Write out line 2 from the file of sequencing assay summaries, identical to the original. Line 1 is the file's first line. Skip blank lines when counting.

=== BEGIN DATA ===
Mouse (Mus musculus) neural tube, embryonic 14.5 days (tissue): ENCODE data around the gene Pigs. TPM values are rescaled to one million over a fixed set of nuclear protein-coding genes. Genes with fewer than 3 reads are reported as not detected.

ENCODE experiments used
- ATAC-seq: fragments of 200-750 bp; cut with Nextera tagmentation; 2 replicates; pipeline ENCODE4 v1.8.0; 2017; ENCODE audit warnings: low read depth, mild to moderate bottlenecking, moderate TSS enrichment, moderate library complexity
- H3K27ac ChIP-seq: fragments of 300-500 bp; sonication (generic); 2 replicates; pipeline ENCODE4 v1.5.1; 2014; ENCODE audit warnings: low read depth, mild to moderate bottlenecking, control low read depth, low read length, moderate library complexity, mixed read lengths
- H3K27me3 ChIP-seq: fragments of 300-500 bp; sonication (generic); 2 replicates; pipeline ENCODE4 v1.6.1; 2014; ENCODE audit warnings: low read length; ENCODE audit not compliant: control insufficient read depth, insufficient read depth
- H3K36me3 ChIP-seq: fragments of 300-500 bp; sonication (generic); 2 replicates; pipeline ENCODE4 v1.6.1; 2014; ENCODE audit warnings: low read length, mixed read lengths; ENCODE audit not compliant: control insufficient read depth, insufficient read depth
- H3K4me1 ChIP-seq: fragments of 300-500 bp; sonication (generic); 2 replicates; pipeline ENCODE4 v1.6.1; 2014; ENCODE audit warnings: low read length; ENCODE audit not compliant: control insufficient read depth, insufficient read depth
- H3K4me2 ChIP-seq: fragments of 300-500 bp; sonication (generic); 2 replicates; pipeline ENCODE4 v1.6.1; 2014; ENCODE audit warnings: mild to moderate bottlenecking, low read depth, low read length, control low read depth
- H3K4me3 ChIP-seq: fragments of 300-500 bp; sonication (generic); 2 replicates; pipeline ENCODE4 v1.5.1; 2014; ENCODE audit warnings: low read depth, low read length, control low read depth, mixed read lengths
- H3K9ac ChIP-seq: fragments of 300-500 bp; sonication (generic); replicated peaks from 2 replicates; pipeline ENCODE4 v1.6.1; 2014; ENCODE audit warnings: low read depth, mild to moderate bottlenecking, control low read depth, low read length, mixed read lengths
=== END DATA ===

ENCODE experiments used